Back Pain

Low back pain can often be attributed to complex origins and symptoms, and it does not discriminate. It can originate from identified muscle trauma, or an unknown non-traumatic event. Low back pain can also begin in other regions of the body and eventually attack the muscles or other structures in the lower back. Sometimes low back pain can even begin in the nerves or nervous system. Other origins for low back pain are postneural difficulties, congenital disorders, trauma, infections, degenerative disorders, inflammatory diseases, circulatory disorders or any of other 30 additional causes.


Spondylolysis is a defect in the lamina of the vertebrae in the pars interarticularis, usually the fourth or the fifth lumbar vertebrae in the lower (lumbar) spine. Spondylolysis may occur as a congenital defect or be the result of repetitive trauma. Some physicians believe spondylolysis may be caused by genetics, and that someone could be born with thin vertebral bones causing them to be vulnerable to the condition. Spondylolysis is common in teenage gymnasts and football players, and presents with lower back pain that is worse with strenuous exercise or activity. Radiographic findings are subtle, but bone scans or CT scans will usually detect the lesion. Activity modification, bracing, or surgical treatment may be indicated for persistent symptoms.


Sciatica is the descriptive term for when pain runs from your back or buttocks down your leg and into your foot
It is a condition caused by either compression or trauma of the sciatic nerve. Sciatica is made worse when you cough or if someone lifts your leg up while you are laying down. Symptoms may begin abruptly or gradually, are usually irritated by movement, and often grow worse at night. Sciatica implies that there is an irritation of your nerve root in the lower part of your spine. In some instances, this could be due to a ruptured or herniated disc in your lower back.


A herniated (“slipped”) or ruptured disc in your back can cause each of these pain patterns. The ways in which a slipped disc causes different pain patterns and problems with your back is related to the location of the slipped disc along your spine, and also to the anatomy of your spinal column.
The spinal column, or backbone, consists of 33 bones (vertebrae) and can be divided into five segments, called the cervical, thoracic, lumbar, sacral, and coccygeal sections of the spine. Each of these sections corresponds to a particular part of your body. The cervical spine is that part of the spine in your neck, the thoracic spine supports your trunk, the lumbar spine supports your lower back and abdomen, the sacrum supports your pelvis, and the coccyx is your tailbone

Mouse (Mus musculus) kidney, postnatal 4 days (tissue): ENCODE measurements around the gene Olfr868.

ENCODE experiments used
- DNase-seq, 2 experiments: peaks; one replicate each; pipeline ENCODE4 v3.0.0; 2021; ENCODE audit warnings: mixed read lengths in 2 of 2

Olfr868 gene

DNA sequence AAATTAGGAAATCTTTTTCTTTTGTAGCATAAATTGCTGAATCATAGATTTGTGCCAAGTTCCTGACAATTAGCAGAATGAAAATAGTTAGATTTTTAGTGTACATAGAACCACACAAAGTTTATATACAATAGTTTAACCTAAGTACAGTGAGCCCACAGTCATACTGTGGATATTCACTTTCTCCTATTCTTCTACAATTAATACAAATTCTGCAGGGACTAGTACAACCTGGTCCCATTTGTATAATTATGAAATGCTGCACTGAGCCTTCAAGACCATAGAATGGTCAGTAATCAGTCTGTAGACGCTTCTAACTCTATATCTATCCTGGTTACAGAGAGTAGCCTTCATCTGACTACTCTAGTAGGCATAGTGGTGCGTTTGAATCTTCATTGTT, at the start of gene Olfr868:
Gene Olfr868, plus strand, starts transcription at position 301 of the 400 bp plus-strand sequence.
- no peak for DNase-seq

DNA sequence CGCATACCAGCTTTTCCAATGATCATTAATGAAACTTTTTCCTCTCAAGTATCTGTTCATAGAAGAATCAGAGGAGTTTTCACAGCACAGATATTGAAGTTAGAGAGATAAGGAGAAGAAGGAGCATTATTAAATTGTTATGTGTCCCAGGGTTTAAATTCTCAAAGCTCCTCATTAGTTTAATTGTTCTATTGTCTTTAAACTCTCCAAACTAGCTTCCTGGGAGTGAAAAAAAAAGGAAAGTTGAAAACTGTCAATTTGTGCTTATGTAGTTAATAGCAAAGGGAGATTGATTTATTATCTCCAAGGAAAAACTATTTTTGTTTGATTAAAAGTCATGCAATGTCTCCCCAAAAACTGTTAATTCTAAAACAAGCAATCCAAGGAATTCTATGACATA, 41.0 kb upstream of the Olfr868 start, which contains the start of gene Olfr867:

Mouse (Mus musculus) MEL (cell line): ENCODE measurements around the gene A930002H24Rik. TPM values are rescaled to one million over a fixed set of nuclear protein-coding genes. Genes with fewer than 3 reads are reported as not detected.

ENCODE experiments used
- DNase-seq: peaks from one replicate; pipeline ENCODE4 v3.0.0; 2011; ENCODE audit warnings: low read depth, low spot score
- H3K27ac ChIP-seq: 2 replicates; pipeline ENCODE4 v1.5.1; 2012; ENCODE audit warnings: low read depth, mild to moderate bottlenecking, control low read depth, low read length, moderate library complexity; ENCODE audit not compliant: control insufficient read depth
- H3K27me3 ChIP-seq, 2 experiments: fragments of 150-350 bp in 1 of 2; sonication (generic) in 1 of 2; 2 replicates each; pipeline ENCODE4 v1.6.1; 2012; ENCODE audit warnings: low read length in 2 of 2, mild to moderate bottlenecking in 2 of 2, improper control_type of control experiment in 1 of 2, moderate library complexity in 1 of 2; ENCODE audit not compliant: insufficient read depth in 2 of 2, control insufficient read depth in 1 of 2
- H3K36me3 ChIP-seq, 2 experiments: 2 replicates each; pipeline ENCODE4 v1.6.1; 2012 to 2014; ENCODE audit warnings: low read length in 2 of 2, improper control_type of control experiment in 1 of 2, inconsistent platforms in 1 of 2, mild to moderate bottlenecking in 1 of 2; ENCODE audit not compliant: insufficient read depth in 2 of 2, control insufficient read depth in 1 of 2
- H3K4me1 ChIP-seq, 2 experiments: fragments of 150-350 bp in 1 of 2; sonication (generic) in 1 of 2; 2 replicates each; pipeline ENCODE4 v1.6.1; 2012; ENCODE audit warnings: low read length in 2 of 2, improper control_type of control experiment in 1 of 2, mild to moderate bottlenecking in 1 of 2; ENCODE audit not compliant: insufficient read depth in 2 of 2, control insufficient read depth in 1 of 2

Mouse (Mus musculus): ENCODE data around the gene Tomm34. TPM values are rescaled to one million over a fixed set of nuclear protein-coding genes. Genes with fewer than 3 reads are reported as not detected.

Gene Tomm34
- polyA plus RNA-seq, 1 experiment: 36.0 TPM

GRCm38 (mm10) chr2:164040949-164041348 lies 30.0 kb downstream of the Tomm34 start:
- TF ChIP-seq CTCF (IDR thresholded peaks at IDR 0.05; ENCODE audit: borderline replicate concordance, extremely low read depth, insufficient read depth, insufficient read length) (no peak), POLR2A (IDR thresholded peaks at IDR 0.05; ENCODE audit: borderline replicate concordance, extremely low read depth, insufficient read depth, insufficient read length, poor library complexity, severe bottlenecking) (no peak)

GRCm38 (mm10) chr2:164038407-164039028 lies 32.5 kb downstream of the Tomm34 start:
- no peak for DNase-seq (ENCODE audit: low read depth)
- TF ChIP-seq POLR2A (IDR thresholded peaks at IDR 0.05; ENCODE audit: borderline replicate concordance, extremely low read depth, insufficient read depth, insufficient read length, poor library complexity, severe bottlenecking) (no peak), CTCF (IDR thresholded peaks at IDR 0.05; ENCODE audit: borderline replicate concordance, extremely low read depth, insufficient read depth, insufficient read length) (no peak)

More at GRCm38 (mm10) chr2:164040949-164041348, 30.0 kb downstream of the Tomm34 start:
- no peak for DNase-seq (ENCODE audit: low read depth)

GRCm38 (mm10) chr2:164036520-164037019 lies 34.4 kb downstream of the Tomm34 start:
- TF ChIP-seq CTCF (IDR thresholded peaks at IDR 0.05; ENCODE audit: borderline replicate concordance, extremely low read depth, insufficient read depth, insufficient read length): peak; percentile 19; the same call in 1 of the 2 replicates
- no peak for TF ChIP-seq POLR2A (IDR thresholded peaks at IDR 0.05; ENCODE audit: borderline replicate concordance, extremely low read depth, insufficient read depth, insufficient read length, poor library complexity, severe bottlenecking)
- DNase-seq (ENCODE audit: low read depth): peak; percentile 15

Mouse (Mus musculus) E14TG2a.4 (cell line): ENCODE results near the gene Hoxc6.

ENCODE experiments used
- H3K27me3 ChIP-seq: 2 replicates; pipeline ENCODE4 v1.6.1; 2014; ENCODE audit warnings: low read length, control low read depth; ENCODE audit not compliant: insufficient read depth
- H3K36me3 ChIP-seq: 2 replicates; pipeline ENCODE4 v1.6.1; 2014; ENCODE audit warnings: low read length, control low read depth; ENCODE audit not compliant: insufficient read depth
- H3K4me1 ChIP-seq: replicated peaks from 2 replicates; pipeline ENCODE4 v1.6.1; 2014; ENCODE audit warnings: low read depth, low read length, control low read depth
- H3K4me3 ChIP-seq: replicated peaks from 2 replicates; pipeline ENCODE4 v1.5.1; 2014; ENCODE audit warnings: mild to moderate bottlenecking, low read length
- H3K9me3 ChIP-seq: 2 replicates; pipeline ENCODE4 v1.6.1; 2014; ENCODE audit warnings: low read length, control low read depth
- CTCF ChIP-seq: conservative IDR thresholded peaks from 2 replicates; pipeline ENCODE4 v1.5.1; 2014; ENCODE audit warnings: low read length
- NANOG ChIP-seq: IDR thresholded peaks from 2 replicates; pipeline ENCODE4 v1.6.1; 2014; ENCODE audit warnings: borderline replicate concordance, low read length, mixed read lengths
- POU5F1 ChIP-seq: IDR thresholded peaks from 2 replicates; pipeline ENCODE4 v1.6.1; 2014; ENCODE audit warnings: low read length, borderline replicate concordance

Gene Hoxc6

Stenosis produces a dull, aching pain in the lower back when standing or walking. The pain usually radiates down into the buttocks and thighs, and can be relieved by stopping to rest, or by using a walker or a shopping cart in the grocery store. These symptoms usually slowly get worse over time, and people who suffer from spinal stenosis will notice a slow decrease in their ability to walk shorter and shorter distances.
Lumbar stenosis is a natural product of aging, and the wear and tear on the spine throughout our lives. As our bodies grow older, the ligaments and bones that make up the spine grow thicker and become stiffer. The spinal canal gradually narrows, and the spinal cord is slowly compressed. The lack of space interferes with the normal function of the spinal cord and the body becomes less able to function normally.


Most acute pain in the back results from sustaining a mild strain in the back or back musculature. Sprains and strains in your lower back usually happen during a sudden and stressful injury, causing stretching or tearing of the muscles, tendons, or ligaments in your lower back. When you strain or sprain your lower back it causes a lot of stress on your spine, irritating it. If you have this condition you may also suffer from painful muscle spasms which can occur during your daily activities or at night while you’re sleeping. The pain is usually limited to five or ten days.